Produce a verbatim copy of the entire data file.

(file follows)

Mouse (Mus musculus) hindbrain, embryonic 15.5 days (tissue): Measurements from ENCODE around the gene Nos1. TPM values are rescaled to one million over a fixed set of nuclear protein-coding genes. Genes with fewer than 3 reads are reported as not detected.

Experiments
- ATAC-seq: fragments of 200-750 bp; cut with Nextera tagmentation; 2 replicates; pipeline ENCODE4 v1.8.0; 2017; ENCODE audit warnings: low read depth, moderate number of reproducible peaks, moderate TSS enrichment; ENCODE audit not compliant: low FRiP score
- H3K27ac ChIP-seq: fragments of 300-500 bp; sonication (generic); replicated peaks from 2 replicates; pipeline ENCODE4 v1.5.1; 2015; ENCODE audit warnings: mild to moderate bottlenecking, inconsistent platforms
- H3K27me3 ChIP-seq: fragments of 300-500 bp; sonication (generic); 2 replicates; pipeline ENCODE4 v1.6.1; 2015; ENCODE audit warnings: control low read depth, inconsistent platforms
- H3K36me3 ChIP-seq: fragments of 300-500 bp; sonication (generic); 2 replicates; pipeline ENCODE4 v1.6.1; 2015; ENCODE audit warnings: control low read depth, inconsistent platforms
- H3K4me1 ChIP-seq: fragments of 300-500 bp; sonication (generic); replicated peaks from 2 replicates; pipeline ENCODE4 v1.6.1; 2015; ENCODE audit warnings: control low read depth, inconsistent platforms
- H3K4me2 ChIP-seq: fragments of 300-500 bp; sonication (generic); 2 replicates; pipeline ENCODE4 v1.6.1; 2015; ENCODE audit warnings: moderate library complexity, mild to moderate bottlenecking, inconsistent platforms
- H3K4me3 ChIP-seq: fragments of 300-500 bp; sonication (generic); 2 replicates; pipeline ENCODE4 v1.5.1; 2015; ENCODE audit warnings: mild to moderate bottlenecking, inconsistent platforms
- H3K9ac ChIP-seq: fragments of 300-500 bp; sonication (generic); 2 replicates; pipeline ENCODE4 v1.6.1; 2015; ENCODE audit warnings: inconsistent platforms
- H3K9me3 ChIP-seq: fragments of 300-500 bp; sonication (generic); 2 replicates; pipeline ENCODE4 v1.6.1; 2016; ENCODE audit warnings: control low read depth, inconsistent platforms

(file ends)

Mouse (Mus musculus) hindbrain, embryonic 15.5 days (tissue): Measurements from ENCODE around the gene Nos1. TPM values are rescaled to one million over a fixed set of nuclear protein-coding genes. Genes with fewer than 3 reads are reported as not detected.

Experiments
- ATAC-seq: fragments of 200-750 bp; cut with Nextera tagmentation; 2 replicates; pipeline ENCODE4 v1.8.0; 2017; ENCODE audit warnings: low read depth, moderate number of reproducible peaks, moderate TSS enrichment; ENCODE audit not compliant: low FRiP score
- H3K27ac ChIP-seq: fragments of 300-500 bp; sonication (generic); replicated peaks from 2 replicates; pipeline ENCODE4 v1.5.1; 2015; ENCODE audit warnings: mild to moderate bottlenecking, inconsistent platforms
- H3K27me3 ChIP-seq: fragments of 300-500 bp; sonication (generic); 2 replicates; pipeline ENCODE4 v1.6.1; 2015; ENCODE audit warnings: control low read depth, inconsistent platforms
- H3K36me3 ChIP-seq: fragments of 300-500 bp; sonication (generic); 2 replicates; pipeline ENCODE4 v1.6.1; 2015; ENCODE audit warnings: control low read depth, inconsistent platforms
- H3K4me1 ChIP-seq: fragments of 300-500 bp; sonication (generic); replicated peaks from 2 replicates; pipeline ENCODE4 v1.6.1; 2015; ENCODE audit warnings: control low read depth, inconsistent platforms
- H3K4me2 ChIP-seq: fragments of 300-500 bp; sonication (generic); 2 replicates; pipeline ENCODE4 v1.6.1; 2015; ENCODE audit warnings: moderate library complexity, mild to moderate bottlenecking, inconsistent platforms
- H3K4me3 ChIP-seq: fragments of 300-500 bp; sonication (generic); 2 replicates; pipeline ENCODE4 v1.5.1; 2015; ENCODE audit warnings: mild to moderate bottlenecking, inconsistent platforms
- H3K9ac ChIP-seq: fragments of 300-500 bp; sonication (generic); 2 replicates; pipeline ENCODE4 v1.6.1; 2015; ENCODE audit warnings: inconsistent platforms
- H3K9me3 ChIP-seq: fragments of 300-500 bp; sonication (generic); 2 replicates; pipeline ENCODE4 v1.6.1; 2016; ENCODE audit warnings: control low read depth, inconsistent platforms